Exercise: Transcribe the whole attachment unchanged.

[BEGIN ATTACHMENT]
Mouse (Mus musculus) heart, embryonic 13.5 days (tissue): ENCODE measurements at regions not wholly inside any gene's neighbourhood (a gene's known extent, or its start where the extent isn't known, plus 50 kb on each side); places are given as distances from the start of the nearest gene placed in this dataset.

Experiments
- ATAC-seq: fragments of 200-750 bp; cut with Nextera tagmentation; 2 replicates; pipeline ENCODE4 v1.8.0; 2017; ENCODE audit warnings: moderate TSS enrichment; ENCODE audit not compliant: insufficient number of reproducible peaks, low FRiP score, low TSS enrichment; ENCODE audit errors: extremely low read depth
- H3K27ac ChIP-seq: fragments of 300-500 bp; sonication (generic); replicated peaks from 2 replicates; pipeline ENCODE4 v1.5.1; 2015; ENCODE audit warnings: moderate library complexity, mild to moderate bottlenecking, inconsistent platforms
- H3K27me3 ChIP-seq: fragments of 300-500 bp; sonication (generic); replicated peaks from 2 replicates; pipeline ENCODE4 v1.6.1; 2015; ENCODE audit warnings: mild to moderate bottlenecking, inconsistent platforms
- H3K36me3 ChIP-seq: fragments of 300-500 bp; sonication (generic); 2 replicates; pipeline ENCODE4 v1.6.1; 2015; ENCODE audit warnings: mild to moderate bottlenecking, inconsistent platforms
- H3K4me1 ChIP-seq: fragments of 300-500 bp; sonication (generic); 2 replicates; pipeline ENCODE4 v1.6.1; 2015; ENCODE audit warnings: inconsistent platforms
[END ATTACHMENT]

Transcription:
Mouse (Mus musculus) heart, embryonic 13.5 days (tissue): ENCODE measurements at regions not wholly inside any gene's neighbourhood (a gene's known extent, or its start where the extent isn't known, plus 50 kb on each side); places are given as distances from the start of the nearest gene placed in this dataset.

Experiments
- ATAC-seq: fragments of 200-750 bp; cut with Nextera tagmentation; 2 replicates; pipeline ENCODE4 v1.8.0; 2017; ENCODE audit warnings: moderate TSS enrichment; ENCODE audit not compliant: insufficient number of reproducible peaks, low FRiP score, low TSS enrichment; ENCODE audit errors: extremely low read depth
- H3K27ac ChIP-seq: fragments of 300-500 bp; sonication (generic); replicated peaks from 2 replicates; pipeline ENCODE4 v1.5.1; 2015; ENCODE audit warnings: moderate library complexity, mild to moderate bottlenecking, inconsistent platforms
- H3K27me3 ChIP-seq: fragments of 300-500 bp; sonication (generic); replicated peaks from 2 replicates; pipeline ENCODE4 v1.6.1; 2015; ENCODE audit warnings: mild to moderate bottlenecking, inconsistent platforms
- H3K36me3 ChIP-seq: fragments of 300-500 bp; sonication (generic); 2 replicates; pipeline ENCODE4 v1.6.1; 2015; ENCODE audit warnings: mild to moderate bottlenecking, inconsistent platforms
- H3K4me1 ChIP-seq: fragments of 300-500 bp; sonication (generic); 2 replicates; pipeline ENCODE4 v1.6.1; 2015; ENCODE audit warnings: inconsistent platforms